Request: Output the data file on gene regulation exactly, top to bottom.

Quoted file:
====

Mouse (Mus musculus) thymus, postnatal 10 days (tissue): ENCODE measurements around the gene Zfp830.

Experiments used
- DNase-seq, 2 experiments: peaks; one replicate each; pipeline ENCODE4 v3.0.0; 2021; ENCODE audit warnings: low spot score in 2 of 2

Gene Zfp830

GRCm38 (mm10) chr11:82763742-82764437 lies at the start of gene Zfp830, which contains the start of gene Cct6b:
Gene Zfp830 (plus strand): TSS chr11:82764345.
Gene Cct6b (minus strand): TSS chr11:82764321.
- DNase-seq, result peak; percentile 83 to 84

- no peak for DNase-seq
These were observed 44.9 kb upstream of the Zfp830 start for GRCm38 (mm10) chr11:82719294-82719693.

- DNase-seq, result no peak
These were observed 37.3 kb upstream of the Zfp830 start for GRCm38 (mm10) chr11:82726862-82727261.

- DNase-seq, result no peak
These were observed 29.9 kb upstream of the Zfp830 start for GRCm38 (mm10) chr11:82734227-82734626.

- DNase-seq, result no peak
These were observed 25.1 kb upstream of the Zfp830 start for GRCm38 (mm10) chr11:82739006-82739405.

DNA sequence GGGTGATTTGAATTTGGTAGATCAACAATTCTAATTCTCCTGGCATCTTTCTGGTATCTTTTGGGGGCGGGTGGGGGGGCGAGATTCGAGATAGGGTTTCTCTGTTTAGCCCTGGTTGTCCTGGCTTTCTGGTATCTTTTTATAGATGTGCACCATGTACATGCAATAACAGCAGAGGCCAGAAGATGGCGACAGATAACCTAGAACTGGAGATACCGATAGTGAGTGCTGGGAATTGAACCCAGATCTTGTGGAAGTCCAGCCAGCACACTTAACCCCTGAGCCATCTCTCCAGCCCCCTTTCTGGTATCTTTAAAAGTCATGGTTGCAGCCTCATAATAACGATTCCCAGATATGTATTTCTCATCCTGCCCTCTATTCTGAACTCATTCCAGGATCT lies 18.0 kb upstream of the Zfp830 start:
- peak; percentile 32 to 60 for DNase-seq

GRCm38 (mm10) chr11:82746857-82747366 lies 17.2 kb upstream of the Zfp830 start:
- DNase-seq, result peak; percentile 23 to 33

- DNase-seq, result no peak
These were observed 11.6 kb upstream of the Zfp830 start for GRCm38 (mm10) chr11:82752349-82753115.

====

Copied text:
Mouse (Mus musculus) thymus, postnatal 10 days (tissue): ENCODE measurements around the gene Zfp830.

Experiments used
- DNase-seq, 2 experiments: peaks; one replicate each; pipeline ENCODE4 v3.0.0; 2021; ENCODE audit warnings: low spot score in 2 of 2

Gene Zfp830

GRCm38 (mm10) chr11:82763742-82764437 lies at the start of gene Zfp830, which contains the start of gene Cct6b:
Gene Zfp830 (plus strand): TSS chr11:82764345.
Gene Cct6b (minus strand): TSS chr11:82764321.
- DNase-seq, result peak; percentile 83 to 84

- no peak for DNase-seq
These were observed 44.9 kb upstream of the Zfp830 start for GRCm38 (mm10) chr11:82719294-82719693.

- DNase-seq, result no peak
These were observed 37.3 kb upstream of the Zfp830 start for GRCm38 (mm10) chr11:82726862-82727261.

- DNase-seq, result no peak
These were observed 29.9 kb upstream of the Zfp830 start for GRCm38 (mm10) chr11:82734227-82734626.

- DNase-seq, result no peak
These were observed 25.1 kb upstream of the Zfp830 start for GRCm38 (mm10) chr11:82739006-82739405.

DNA sequence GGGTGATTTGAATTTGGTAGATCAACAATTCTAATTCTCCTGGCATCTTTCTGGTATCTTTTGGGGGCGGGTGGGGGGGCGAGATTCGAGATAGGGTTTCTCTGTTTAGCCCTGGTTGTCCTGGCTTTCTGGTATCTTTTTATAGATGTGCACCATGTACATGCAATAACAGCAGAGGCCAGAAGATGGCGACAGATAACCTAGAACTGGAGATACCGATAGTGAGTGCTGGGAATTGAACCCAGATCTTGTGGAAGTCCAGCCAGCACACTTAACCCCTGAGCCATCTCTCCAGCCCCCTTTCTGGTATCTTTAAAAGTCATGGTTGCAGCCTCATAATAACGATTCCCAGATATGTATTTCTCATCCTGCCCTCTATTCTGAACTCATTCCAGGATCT lies 18.0 kb upstream of the Zfp830 start:
- peak; percentile 32 to 60 for DNase-seq

GRCm38 (mm10) chr11:82746857-82747366 lies 17.2 kb upstream of the Zfp830 start:
- DNase-seq, result peak; percentile 23 to 33

- DNase-seq, result no peak
These were observed 11.6 kb upstream of the Zfp830 start for GRCm38 (mm10) chr11:82752349-82753115.